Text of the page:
I’m sitting in prayer, stuck. What am I supposed to do now? I wonder. I still have ten more minutes. I know that discipline in prayer is important, that it’s good to pray even when I don’t feel like it. But right now, I feel like I should be doing something different.
Underneath that mindset lurks the view that there’s a “perfect formula” out there, a method for prayer that will never leave me dry. Of course, dryness in prayer is a good thing, but it doesn’t feel like it.
Method: sometimes helpful, sometimes not
Prayer is ultimately about union with God. Not perfect union with Him, of course; that’s for heaven. But union and intimacy with God are the end goal of prayer.
To aid in that goal, we have various methods for praying. Perhaps it’s praying with Scripture in lectio divina or Ignatian-style contemplation. Perhaps it’s acknowledging your thoughts, feelings, and desires, giving them to God and bringing Him into them. Maybe it’s seeing how God has been working in your day, or in your life. Maybe it’s praying out loud with friends of yours, perhaps it’s the Rosary. So many options.
The criterion is: is this helping me grow closer to God? That’s it. If it is, awesome! Keep it up. But if at any point the method becomes a hindrance to relationship, then gently let go of the method.
It also means that methods that help one person might not help another. Or, it could mean that one you used to find helpful isn’t anymore.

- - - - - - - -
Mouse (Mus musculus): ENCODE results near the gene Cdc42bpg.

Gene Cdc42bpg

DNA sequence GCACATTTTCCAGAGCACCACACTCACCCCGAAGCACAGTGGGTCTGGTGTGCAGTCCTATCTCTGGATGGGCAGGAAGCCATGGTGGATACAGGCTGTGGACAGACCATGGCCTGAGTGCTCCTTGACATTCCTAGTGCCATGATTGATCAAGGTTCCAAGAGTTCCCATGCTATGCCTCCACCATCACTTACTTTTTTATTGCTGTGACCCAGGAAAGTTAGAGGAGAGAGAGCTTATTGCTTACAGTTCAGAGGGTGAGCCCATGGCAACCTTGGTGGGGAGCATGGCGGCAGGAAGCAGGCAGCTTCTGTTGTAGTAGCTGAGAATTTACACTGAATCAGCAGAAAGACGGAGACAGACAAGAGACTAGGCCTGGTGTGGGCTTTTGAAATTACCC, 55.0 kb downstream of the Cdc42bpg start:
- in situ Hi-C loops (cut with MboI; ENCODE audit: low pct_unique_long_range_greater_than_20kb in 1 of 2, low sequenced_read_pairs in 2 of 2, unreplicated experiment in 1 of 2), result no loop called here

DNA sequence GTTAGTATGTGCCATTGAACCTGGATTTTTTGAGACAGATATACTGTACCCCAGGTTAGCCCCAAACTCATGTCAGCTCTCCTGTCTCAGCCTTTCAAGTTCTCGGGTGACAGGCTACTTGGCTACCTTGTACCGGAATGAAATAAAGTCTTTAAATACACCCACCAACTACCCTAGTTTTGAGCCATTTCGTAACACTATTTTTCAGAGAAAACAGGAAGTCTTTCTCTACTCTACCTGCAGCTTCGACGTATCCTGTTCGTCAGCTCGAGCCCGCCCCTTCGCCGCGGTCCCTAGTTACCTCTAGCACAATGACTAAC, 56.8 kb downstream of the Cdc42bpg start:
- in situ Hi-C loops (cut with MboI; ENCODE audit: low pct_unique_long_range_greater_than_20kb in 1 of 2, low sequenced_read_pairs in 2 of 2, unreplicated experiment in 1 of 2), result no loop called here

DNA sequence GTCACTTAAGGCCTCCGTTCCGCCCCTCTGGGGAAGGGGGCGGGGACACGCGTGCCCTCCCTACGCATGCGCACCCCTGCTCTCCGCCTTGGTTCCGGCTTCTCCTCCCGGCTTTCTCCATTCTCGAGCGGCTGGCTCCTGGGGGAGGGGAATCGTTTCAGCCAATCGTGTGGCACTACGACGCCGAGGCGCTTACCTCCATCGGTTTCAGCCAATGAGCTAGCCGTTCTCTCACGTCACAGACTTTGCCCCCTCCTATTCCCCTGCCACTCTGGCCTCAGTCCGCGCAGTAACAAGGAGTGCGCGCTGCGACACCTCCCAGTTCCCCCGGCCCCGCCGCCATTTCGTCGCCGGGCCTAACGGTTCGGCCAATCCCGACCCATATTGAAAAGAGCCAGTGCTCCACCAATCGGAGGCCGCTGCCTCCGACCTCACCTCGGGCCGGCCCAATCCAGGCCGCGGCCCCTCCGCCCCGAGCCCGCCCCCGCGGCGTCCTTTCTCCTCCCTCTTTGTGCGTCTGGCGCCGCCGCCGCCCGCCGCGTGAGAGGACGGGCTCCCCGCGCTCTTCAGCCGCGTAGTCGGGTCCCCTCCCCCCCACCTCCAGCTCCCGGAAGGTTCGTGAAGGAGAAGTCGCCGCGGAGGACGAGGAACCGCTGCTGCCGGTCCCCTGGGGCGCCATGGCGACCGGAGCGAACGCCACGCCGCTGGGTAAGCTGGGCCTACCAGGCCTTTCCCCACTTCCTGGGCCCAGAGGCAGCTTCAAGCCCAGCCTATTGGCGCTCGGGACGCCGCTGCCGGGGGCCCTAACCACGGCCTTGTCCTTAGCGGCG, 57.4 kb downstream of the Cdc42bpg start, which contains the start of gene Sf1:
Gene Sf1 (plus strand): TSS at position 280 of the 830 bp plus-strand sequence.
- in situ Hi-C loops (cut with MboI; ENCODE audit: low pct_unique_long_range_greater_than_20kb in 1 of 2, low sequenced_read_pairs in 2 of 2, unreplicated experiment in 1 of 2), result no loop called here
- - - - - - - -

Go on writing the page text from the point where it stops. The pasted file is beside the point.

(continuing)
The prayer class I’m taking at my parish is teaching us lots of methods of prayer, not in the idea that we’ll use all of them, but that we’ll have them in our “toolbox”. Some we’ll use regularly, others infrequently. I think it’s a good idea to learn it that way, you’re equipped with the 2000 years of wisdom of the Church.
And, it means you can teach people better: you can teach them all the ways of praying that you know. If you only taught your “favorites”, then they’d have a limited toolbox. (especially a problem if they find different ways of praying (compared to you) more helpful)
Expert mode: infused contemplation
At a certain point as we journey towards God, methods become less and less helpful. St. John of the Cross calls these the “dark nights” (there are two, the dark night of the senses, and the dark night of the soul). As we experience those transitions, God is drawing even closer and wants to relate to our souls more directly.
John explains it this way: each time we pray, it’s an act (that is to say, an action). The goal of that act is to grow in love and knowledge of God.
Any act, repeated enough, becomes a habit. What that means for prayer is you’ll habitually know and love God. You’ve achieved the end goal of the act, so each individual act is no longer necessary.
That’s how we can “pray always” as St. Paul tells us to do. But first, we must pray at a certain time. Or to say it differently, prayer should become a permanent habit of our lives. But in order for that to happen, we must pray in specific acts.
Eventually, every moment of the day is union with God. John of the Cross calls this infused contemplation. Very very important note: contemplative prayer is a gift. You can’t force it, but you can receive it when He gives it.
Methods can help us get there. They can help each act become a habit. They can help us become receptive to God’s gifts, including contemplation. But they aren’t God.
Even infused contemplation isn’t the end goal. The end goal is heaven. So no matter how close you get to God in this life (or how close or far He seems), keep going. Keep striving. He wants you.
P.S. Be a hero today